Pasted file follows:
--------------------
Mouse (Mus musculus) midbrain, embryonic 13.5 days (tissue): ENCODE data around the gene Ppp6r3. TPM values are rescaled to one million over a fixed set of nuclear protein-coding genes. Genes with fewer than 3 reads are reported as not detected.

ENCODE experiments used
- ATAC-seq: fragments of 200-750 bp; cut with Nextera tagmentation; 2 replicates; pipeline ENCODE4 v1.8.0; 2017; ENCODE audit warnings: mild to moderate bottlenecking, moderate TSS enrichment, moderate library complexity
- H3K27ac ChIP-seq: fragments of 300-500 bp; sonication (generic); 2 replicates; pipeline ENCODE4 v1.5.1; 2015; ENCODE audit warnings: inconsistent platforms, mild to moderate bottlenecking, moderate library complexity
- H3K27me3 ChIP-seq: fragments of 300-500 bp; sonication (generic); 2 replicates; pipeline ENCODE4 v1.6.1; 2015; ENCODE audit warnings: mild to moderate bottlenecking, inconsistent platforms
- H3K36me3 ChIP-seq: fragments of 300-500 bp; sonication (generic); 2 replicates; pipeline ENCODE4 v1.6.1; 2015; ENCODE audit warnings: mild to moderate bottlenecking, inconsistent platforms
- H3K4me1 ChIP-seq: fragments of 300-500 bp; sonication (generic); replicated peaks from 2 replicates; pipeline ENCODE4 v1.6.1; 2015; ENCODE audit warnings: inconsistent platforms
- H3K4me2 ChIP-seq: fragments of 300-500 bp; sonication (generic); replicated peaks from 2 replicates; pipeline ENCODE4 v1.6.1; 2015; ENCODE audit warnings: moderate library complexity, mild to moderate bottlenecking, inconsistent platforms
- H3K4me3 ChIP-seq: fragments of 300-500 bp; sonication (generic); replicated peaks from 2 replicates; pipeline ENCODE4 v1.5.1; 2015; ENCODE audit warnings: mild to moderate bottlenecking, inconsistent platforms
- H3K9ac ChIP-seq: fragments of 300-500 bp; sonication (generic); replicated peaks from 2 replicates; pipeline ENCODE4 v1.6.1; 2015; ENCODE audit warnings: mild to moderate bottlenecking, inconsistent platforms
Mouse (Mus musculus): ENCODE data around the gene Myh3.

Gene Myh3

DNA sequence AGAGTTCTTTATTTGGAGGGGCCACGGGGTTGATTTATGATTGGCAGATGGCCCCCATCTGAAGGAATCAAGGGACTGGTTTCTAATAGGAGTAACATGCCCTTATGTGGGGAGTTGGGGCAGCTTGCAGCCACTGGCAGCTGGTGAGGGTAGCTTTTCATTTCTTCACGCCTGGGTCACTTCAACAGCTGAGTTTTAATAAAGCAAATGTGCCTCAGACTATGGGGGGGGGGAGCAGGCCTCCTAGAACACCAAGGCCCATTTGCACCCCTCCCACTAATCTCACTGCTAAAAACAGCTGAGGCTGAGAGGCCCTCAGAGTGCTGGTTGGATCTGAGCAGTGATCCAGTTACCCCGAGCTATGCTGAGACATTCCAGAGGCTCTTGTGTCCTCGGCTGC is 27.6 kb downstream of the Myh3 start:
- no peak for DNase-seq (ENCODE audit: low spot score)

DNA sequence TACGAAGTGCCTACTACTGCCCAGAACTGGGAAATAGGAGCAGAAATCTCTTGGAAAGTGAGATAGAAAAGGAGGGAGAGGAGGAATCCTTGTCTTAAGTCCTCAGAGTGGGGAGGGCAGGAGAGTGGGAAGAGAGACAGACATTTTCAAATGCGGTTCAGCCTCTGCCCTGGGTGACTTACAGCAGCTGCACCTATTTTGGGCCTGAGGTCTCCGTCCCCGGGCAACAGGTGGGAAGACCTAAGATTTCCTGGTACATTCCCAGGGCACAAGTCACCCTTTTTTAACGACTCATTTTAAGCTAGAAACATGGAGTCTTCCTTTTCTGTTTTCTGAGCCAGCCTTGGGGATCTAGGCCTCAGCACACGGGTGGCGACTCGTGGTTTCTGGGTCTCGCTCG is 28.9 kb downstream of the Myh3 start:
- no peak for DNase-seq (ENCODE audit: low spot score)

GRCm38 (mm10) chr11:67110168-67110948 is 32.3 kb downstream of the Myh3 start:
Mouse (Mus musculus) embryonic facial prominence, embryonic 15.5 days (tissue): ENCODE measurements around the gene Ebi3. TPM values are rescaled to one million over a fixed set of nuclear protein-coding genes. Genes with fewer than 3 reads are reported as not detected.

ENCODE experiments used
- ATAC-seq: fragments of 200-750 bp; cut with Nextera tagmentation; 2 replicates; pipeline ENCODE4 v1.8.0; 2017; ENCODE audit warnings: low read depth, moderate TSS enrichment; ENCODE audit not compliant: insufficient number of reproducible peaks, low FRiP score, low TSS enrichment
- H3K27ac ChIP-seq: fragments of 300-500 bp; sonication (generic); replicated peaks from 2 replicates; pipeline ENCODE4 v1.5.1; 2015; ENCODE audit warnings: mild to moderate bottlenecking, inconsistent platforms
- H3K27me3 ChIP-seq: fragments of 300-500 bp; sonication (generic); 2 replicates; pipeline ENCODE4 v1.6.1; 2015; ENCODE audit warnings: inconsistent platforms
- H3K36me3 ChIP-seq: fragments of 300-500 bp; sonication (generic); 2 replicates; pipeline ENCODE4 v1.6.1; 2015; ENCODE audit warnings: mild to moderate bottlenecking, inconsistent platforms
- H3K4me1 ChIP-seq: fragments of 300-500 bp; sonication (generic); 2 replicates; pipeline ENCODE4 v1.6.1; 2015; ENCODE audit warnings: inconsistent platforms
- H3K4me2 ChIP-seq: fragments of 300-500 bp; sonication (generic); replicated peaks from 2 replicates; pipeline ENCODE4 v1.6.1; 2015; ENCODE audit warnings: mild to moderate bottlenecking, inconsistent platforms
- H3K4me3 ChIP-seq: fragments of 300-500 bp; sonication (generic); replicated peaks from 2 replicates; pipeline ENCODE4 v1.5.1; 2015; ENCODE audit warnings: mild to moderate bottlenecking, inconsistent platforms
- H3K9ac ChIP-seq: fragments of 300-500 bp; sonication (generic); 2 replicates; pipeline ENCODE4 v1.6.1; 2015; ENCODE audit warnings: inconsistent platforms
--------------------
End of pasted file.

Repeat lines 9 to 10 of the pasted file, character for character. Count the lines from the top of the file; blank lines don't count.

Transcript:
- H3K4me3 ChIP-seq: fragments of 300-500 bp; sonication (generic); replicated peaks from 2 replicates; pipeline ENCODE4 v1.5.1; 2015; ENCODE audit warnings: mild to moderate bottlenecking, inconsistent platforms
- H3K9ac ChIP-seq: fragments of 300-500 bp; sonication (generic); replicated peaks from 2 replicates; pipeline ENCODE4 v1.6.1; 2015; ENCODE audit warnings: mild to moderate bottlenecking, inconsistent platforms